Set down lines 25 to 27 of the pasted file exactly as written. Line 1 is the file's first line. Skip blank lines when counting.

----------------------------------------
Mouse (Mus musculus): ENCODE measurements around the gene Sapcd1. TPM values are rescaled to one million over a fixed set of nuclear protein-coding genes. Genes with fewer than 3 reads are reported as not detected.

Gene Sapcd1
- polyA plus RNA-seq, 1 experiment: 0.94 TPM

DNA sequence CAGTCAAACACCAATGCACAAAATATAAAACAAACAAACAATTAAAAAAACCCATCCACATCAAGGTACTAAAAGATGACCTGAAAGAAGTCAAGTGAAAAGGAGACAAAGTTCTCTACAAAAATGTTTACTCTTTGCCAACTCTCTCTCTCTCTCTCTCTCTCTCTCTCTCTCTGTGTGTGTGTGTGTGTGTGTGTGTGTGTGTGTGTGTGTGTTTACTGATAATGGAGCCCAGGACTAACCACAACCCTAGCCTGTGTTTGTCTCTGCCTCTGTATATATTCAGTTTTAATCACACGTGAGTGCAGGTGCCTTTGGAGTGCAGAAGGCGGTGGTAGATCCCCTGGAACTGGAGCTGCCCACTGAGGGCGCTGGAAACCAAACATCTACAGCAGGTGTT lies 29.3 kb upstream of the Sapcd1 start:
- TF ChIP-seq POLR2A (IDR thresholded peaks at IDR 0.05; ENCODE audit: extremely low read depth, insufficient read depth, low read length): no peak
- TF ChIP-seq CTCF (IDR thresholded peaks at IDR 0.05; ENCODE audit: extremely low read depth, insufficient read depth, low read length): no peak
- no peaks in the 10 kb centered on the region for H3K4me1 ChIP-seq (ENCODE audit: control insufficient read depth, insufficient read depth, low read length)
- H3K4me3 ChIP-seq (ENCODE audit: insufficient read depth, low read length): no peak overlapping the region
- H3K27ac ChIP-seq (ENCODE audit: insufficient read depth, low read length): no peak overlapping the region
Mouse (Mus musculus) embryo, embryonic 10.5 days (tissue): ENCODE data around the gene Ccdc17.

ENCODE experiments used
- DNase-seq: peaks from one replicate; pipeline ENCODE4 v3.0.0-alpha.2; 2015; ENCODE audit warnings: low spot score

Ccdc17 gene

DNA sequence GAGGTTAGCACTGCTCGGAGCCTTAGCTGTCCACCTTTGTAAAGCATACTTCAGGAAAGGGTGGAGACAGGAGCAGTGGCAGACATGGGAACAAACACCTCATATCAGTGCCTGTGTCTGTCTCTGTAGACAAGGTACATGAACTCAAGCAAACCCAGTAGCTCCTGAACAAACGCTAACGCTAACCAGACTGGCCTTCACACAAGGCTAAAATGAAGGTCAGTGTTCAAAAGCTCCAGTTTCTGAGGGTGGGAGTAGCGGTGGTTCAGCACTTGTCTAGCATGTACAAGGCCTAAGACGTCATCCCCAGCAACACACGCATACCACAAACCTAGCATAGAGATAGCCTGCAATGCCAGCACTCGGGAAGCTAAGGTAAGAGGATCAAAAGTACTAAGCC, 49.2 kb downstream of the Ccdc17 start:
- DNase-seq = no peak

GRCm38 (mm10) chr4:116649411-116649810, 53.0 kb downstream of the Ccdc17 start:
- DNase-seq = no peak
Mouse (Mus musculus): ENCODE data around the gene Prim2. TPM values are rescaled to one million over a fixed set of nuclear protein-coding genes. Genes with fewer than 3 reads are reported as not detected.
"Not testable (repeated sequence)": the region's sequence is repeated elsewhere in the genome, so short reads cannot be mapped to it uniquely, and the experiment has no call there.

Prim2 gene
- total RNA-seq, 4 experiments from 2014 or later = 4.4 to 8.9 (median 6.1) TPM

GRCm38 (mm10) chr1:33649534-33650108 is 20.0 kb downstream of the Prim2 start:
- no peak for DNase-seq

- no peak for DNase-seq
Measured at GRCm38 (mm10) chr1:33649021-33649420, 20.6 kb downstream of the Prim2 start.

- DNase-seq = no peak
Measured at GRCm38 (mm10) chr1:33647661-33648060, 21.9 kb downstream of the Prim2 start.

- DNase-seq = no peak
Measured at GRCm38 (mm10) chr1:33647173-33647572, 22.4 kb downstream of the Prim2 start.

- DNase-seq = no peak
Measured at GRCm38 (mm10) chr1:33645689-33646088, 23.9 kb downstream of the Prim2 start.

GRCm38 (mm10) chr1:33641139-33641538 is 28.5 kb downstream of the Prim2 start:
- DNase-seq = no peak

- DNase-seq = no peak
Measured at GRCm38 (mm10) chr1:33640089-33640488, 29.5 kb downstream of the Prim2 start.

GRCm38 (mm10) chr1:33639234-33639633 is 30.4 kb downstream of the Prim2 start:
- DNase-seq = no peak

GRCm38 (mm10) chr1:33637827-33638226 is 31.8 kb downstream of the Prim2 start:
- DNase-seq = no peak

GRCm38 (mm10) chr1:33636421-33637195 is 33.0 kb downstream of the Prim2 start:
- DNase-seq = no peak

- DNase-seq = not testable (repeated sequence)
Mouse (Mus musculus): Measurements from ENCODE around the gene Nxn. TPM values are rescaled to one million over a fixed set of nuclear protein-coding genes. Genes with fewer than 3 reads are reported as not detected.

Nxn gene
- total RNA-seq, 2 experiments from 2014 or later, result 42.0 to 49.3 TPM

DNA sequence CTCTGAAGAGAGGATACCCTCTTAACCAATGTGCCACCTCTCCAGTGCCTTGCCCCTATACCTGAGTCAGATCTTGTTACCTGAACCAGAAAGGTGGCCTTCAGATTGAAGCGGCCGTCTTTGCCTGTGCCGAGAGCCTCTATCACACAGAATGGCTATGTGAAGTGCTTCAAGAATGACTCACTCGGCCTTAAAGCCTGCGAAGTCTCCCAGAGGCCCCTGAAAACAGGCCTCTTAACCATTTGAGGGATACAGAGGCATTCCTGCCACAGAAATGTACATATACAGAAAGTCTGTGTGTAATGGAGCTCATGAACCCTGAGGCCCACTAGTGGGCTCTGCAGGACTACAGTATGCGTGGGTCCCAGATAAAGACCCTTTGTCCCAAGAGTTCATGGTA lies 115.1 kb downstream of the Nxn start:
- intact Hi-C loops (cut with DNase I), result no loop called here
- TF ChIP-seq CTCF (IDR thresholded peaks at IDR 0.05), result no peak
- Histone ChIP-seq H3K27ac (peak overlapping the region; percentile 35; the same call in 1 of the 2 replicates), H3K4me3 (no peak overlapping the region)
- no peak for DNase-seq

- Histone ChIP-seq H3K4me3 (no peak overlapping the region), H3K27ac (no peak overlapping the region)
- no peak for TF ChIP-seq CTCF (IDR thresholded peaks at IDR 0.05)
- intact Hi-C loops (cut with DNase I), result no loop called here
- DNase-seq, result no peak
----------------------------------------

Measured at GRCm38 (mm10) chr1:33649021-33649420, 20.6 kb downstream of the Prim2 start.

- DNase-seq = no peak
Measured at GRCm38 (mm10) chr1:33647661-33648060, 21.9 kb downstream of the Prim2 start.